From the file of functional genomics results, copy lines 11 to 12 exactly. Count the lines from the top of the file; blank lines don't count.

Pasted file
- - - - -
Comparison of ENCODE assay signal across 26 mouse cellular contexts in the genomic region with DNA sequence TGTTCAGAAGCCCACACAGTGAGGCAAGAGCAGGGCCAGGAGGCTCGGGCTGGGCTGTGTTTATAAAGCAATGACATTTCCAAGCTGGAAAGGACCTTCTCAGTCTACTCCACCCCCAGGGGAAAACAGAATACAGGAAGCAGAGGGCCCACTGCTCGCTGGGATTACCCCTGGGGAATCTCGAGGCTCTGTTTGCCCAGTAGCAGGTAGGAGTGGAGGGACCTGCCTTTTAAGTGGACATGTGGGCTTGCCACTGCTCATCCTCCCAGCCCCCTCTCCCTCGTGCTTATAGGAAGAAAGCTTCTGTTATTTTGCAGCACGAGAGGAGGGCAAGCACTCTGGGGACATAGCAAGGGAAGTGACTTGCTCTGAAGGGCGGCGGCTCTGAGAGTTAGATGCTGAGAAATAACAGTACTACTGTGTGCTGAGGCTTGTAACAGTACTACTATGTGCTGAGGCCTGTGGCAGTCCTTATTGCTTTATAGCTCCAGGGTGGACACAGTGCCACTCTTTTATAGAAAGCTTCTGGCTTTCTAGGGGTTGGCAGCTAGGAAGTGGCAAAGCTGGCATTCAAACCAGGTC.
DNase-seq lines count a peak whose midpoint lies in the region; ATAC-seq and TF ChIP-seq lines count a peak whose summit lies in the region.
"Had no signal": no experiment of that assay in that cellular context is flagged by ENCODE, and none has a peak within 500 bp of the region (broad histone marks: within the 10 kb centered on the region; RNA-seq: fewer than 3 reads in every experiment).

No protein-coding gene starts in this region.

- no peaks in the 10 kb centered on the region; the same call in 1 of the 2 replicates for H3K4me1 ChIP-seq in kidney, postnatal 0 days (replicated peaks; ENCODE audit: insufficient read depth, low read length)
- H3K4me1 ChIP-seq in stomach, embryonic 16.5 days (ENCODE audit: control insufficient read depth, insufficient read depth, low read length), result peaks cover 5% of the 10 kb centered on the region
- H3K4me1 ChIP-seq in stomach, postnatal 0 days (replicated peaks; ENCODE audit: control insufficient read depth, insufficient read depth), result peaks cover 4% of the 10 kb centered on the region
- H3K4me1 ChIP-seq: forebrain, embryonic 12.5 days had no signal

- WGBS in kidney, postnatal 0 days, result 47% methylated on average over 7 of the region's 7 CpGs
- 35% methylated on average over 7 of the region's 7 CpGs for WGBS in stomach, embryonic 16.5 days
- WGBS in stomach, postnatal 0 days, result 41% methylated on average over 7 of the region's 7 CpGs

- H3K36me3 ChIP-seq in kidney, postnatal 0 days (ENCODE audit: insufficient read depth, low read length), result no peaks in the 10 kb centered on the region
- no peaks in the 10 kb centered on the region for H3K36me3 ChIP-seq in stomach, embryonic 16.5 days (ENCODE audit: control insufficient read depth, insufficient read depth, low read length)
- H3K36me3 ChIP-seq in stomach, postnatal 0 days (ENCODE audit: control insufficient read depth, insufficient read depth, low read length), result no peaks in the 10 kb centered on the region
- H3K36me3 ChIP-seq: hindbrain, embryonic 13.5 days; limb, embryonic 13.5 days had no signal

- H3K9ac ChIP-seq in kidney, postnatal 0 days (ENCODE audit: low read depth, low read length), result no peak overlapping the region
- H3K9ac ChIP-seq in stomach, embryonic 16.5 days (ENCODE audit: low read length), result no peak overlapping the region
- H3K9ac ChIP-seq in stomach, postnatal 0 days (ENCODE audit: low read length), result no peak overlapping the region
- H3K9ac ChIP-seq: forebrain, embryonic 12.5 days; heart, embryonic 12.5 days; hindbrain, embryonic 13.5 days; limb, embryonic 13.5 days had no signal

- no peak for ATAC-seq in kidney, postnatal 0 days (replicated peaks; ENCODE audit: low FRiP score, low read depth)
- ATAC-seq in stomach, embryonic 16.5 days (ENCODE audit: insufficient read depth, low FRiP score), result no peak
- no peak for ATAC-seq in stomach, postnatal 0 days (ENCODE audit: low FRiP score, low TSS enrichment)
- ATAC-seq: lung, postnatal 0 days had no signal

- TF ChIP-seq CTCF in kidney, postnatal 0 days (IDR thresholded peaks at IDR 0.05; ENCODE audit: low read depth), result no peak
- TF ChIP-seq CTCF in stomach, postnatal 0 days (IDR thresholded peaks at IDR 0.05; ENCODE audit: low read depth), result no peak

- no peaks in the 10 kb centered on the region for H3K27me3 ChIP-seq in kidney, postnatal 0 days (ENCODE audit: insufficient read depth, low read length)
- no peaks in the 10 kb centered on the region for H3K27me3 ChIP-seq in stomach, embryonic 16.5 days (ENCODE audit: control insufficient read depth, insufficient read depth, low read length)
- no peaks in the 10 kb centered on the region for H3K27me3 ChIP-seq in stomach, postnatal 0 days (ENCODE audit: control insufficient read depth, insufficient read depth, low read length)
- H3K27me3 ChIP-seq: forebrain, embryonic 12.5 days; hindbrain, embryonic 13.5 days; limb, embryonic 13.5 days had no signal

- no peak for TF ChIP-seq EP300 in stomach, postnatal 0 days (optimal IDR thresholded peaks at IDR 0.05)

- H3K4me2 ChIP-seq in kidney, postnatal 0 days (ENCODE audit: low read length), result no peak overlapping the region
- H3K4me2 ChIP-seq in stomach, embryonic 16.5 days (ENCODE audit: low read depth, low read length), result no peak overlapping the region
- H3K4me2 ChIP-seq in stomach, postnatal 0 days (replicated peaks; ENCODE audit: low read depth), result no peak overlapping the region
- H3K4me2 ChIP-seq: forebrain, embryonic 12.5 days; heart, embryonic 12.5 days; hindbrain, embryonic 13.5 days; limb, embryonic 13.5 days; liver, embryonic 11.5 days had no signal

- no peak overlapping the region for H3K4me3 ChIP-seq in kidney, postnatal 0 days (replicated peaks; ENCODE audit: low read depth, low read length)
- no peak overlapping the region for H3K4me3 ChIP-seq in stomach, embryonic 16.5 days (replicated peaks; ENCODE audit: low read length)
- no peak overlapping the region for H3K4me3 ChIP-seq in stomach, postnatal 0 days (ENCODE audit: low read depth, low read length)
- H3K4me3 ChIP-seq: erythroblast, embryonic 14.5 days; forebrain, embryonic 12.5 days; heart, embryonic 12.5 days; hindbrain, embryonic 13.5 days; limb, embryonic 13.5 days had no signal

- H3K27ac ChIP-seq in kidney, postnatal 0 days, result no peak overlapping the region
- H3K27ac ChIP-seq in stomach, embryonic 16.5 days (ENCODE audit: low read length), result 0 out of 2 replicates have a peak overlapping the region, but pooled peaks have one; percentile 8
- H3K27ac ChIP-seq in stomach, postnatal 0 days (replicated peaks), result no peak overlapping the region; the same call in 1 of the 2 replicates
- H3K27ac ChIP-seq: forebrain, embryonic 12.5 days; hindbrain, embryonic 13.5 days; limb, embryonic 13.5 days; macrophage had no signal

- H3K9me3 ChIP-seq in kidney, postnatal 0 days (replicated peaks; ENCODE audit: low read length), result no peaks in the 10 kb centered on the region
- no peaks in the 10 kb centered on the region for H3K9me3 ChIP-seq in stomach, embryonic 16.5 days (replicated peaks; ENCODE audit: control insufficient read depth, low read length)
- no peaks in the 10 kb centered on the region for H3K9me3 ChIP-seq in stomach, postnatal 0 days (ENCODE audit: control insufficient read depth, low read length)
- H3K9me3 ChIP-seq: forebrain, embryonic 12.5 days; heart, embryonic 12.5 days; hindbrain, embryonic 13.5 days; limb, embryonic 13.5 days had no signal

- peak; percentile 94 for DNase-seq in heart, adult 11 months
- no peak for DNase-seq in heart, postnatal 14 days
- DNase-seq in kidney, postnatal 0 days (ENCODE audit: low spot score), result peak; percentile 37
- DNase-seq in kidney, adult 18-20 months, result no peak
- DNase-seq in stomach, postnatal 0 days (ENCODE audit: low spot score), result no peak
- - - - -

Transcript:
- WGBS in stomach, postnatal 0 days, result 41% methylated on average over 7 of the region's 7 CpGs

- H3K36me3 ChIP-seq in kidney, postnatal 0 days (ENCODE audit: insufficient read depth, low read length), result no peaks in the 10 kb centered on the region